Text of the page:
'Dog' is a witty, powerful production with just one casting flaw

The Baltimore Sun

The Shakespeare Theatre Company's production of The Dog in the Manger is so lucid and lusty, so sumptuous, funny and achingly felt, that its sole failure of vision is all the more puzzling.

With consummate skill, director Jonathan Munby explores each nuance and unravels every twisted strand of Lope de Vega's 17th-century tragi-comedy from Spain's Golden Age - with one exception. Michael Hayden is a dexterous performer, but I think he's wrong for the romantic male lead, and the miscasting obscures a major theme.

The show takes its name from one of Aesop's fables: Hungry farm animals locked in a stable discover a bed of straw. The dog is a carnivore, but nonetheless barks viciously to prevent the cow from eating the hay. The moral is that people unable to take advantage of a particular pleasure will often, out of spite, keep others from enjoying it.

In this case, the "dog" is the countess Diana, who falls in love with her secretary, Teodoro, upon learning that he is betrothed to her lady-in-waiting, Marcela. Because it would violate the social order - and Spanish notions of honor - for an aristocrat to wed a servant, the countess struggles to subdue her passion.

To say that Lope's play is about status is another way of saying that it is about power. But there are two ways of obtaining power: The first kind is awarded by the world to those with great wealth or high lineage, while the second is bestowed by our genes. A few so-called "natural aristocrats" are born with an abundance of personal gifts: striking beauty, towering intellect, talent and charm.

Teodoro possesses the second kind of status. It's clear from the script that he's irresistible to women, and it's perhaps no coincidence that his name is pronounced "te adoro" - the Spanish for "I adore you." Teodoro's allure is the only thing that could restore, even partially, the balance of power between mistress and servant.

Hayden delivers his lines with persuasive conviction, but he's not a physical paragon. He's more of an average Joe the Plumber - and as such, he's no match for Michelle Hurd's sizzling Diana.

It would be unfair to ignore this production's many dazzling moments, starting with the witty, accessible translation. I don't know how much of the script is Lope's and how much is the work of adapter David Johnston, but the result is a delight.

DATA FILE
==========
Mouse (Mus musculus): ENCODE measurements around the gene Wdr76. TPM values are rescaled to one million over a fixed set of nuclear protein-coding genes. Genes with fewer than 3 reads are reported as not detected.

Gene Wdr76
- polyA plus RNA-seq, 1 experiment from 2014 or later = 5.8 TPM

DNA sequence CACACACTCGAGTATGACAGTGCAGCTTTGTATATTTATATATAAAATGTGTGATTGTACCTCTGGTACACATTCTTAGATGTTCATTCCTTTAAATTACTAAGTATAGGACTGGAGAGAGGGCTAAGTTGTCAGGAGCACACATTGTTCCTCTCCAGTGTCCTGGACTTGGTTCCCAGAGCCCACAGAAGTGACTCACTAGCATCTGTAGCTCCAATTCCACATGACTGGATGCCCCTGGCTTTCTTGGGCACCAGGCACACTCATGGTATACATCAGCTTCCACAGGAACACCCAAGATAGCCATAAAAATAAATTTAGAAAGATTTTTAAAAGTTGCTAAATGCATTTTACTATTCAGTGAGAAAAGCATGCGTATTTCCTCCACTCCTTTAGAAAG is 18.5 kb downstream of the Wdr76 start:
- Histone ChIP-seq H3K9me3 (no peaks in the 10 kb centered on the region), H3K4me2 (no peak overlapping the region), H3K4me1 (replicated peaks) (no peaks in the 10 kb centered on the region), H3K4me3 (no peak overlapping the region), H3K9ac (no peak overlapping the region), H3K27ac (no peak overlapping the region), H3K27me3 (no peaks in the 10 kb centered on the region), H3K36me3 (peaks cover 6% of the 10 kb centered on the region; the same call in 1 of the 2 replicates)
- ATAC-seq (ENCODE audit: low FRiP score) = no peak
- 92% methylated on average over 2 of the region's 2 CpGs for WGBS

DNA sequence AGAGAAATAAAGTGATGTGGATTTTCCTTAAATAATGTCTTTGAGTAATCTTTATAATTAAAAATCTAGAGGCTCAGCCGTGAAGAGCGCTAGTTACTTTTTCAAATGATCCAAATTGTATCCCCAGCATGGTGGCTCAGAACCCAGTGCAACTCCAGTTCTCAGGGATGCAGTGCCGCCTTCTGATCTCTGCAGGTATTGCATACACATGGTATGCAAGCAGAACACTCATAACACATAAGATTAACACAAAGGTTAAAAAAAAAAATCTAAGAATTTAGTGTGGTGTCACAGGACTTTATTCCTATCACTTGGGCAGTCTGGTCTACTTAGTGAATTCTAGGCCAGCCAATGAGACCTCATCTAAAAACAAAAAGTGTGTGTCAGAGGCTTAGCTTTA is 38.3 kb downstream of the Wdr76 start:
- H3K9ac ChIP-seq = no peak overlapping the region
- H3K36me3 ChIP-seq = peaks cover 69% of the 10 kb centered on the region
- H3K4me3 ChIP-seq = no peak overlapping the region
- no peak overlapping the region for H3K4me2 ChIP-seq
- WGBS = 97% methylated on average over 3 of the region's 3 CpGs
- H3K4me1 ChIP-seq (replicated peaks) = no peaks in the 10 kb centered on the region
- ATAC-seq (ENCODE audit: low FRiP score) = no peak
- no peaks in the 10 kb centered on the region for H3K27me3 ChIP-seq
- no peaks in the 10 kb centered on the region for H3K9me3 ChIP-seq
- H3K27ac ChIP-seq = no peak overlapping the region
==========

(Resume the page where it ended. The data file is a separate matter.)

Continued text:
Munby's decision to add soprano Julie Craig to the production was inspired. A few melancholy songs are woven throughout the action, giving the evening real emotional heft.

Much of the acting is as translucent as a window pane. For instance, Hurd is so torn by her character's unexpected desire, so buffeted by conflicting impulses, that she makes Diana's cruelty almost understandable. Alexander Dodge has designed a set of highly polished floors and wooden screens intricately carved in the Moorish style. Everything in Diana's world is handsome and hard, and everything is caged - including the three red chandeliers suspended from the ceiling in Plexiglas cubes.

In the play's last scene, when Diana and Teodoro figure out how to subvert the social order without defying it, those transparent squares become filled with red confetti. Love has found a way this time - but the actual boxes remain intact.

if you go

The Dog in the Manger runs through March 29 at the Shakespeare Theatre Company, 450 Seventh St. N.W., Washington. Showtimes: 7:30 p.m. Tuesdays-Wednesdays; 8 p.m. Fridays; 2 p.m., 8 p.m. Saturdays; 2 p.m., 7:30 p.m. Sundays. Tickets are $35.50-$84.75. Call 202-547-1122 or go to shakespearetheatre.org.

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